New stories — in a Cork accent

Writer Roddy Doyle visited Blackpool recently to launch Fighting Words Cork. MARY ROSE MCCARTHY chatted to him about the discipline of writing, social media and nurturing new talent, as he took part in workshops, photo shoots and signing autographs.
New stories — in a Cork accent
Pupils of Blarney St Boys CBS, Thomas Mortu, Sean Donovan and Diego Barrett with Sean Love and Roddy Doyle, co-founders of Fighting Words. Picture: Denis Minihane.

AUTHOR Roddy Doyle says it was ‘the old teacher in him’ that was interested in starting Fighting Words in Dublin — a creative writing centre which helps young people to explore and develop their writing skills.

“You never stop being a teacher,” he said.

He felt that energy and creativity was missing from the Irish classroom, due to pressures of the exam system.

Writing is, by nature, a solitary experience and the workshop style of Fighting Words is a lovely introduction to the writing experience.

Doyle describes himself as a very disciplined person who works eight or nine hours a day. He divides the time between various projects he is working on.

His 11th novel Smile, which tells the story of a middle-aged man confronted with the ghosts of his past, is due out in September. That is now gone from Doyle’s desk and work has begun on his 12th novel.

A play based on Two Pints will open in the Abbey in June, before going on tour nationwide. Doyle is constantly working and feels it is important that as one project finishes he has another in the pipeline.

The amount writers are paid was in the news this month, with author Donal Ryan announcing his return to his civil service job. Doyle says his own career has been incredibly lucky and he always acknowledges that.

He was a full time teacher and parent of young children when he wrote his first four novels. He stresses he does not want patronage for his writing. This is what he’s chosen to do, he does not expect entitlements or privileges.

He said writers in the UK and the US teach on creative writing programmes to supplement income raised through book sales. Ireland is a small nation and there is finite amount of books bought each week from which an author earns a certain percentage.

It cannot be expected that the Arts Council or any other source of government funding is used to pay writers. A writer writes because they feel the urge to do so, but they must also balance the need to pay bills and other responsibilities to family.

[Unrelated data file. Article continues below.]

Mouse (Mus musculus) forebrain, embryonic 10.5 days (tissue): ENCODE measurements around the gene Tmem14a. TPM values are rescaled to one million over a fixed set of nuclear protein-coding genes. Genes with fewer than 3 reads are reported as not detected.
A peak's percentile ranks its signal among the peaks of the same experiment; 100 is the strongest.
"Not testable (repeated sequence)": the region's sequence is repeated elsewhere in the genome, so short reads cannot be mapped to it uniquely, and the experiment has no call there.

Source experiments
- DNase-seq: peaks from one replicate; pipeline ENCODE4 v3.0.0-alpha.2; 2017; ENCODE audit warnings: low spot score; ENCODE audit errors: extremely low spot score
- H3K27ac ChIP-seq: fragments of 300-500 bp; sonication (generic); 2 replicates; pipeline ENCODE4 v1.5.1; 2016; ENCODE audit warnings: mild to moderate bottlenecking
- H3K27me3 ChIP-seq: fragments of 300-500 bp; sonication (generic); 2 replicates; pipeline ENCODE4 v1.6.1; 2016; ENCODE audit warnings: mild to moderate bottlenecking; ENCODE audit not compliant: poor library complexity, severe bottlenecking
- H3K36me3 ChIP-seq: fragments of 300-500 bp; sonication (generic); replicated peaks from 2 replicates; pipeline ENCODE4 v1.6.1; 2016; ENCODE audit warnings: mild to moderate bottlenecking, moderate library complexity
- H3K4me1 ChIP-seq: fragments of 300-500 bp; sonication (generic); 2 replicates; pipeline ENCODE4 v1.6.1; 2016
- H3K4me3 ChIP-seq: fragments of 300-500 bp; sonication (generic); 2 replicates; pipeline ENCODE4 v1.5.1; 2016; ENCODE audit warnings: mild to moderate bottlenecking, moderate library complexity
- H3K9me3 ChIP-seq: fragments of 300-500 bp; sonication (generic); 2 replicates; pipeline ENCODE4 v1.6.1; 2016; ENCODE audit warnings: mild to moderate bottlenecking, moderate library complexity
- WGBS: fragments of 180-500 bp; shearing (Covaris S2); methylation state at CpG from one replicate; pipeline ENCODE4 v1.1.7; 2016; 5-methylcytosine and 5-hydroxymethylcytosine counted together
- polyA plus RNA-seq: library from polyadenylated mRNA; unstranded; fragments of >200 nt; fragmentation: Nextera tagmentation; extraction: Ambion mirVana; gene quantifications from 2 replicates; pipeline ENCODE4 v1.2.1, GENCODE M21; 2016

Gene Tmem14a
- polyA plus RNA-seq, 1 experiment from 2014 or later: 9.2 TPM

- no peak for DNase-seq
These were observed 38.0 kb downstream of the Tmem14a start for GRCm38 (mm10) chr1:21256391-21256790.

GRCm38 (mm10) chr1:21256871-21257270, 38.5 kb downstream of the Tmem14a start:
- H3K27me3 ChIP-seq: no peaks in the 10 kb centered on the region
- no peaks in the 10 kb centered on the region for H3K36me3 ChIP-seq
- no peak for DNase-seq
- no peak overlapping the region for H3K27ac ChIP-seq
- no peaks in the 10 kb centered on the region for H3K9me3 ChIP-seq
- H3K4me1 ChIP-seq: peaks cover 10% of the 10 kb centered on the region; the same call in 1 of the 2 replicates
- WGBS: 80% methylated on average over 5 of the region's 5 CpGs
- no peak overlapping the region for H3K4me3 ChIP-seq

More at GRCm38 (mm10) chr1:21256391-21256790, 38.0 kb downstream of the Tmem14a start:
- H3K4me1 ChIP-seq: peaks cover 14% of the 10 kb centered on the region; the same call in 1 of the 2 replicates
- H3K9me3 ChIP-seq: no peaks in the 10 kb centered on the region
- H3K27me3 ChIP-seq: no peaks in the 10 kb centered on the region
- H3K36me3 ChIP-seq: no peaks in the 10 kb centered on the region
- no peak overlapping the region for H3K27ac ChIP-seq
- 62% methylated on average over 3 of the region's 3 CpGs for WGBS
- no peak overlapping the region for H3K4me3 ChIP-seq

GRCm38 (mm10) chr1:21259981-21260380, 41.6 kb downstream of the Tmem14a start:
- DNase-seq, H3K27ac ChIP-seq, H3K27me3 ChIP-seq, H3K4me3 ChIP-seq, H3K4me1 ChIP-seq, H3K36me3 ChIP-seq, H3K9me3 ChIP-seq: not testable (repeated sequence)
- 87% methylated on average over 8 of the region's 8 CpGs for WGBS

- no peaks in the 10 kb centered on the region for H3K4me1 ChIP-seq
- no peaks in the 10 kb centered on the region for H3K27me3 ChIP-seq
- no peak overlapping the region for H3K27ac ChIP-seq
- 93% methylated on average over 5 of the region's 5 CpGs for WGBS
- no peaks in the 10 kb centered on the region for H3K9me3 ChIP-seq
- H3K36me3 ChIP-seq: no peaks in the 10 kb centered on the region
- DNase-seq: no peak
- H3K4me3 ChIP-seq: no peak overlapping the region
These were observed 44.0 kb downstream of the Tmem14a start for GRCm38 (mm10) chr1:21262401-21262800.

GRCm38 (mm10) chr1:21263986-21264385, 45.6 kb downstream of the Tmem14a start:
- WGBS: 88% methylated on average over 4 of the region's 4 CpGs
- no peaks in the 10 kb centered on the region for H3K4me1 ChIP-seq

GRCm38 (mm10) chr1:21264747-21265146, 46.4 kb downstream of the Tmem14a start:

Doyle does not bother with Twitter as he feels it is too big a distraction. It is also an instant platform and, he says, often instant responses are not his best ones, as it is an immediate reaction without thinking.

He is on Facebook, however, which provided the inspiration for Two Pints. He says social media is what you make of it and it is always interesting to read other people’s posts.

Speaking at the launch of Fighting Words in Cork this month, Niall Cleary, of Graffiti youth theatre, addressed guests and young authors gathered.

He said: “It’s hard not to fall in love with Fighting Words.”

The response to the project was one of warmth and support, said Cleary, who emphasised that the creative writing workshops for young people, are only possible because of the volunteer tutors who give so much energy, time and passion.

He thanked Roddy Doyle and Sean Love for travelling from Dublin to be with them on the occasion.

Roddy Doyle then addressed the assembled crowd and the students of 4th class Blarney Street Boys National School who had participated in that morning’s workshop.

During the workshop, the boys wrote an amazing story together. Doyle said the aim of the workshops is to continue to create as many stories as possible.

To do that more support and more volunteers are needed. “Spread the word,” he urged the audience.

That morning’s story, written by the class involved Skeldrick, the skeleton whose best friend is God.

Speaking directly to the class, Roddy said he is amazed that all the stories he hears from the workshops always contain something new.

Doyle said he thought the best line in the morning’s story was ‘And God ran away’, “What you did this morning was the best thing,” he told the boys.

“Look at how much was done in two hours. Sometimes it’s easy to take things for granted after eight years of Fighting Words.

“Coming to Cork was great and it’s lovely to hear stories in a Cork accent.”

Everything Fighting Words does is free. The challenge is to get more people involved so the programme can expand.

People can contribute directly in cash or with labour or skills.

Niall Cleary thanked Cork City Council and Cork City Libraries for generous funding of the programme.

Doyle then distributed the children’s story, in published book form, to each student.

“You should be on your second or third book by now,” quipped Doyle.

Author Louise O’Neill took time out from editing her third novel to attend the launch and to support what she describes as “a great project.”

Arts Officer, Ian McDonagh, said he also welcomed the new writing initiative for the region and is delighted to have a branch of Fighting Words in Cork.

Graffiti board member, Jim O’ Donovan said it was a great opportunity for children to develop their creativity and writing skills.

Co-founder of Fighting Words Sean Love said: “We think creative writing is an important part of every child’s education.

“Our aim is to reach every child in Ireland and it’s great we’re now in Cork.”

To offer support or volunteer with Fighting Words Cork contact Niall Cleary at Graffiti Youth Theatre, email or call 087-1278962, or telephone 021-4397111. See

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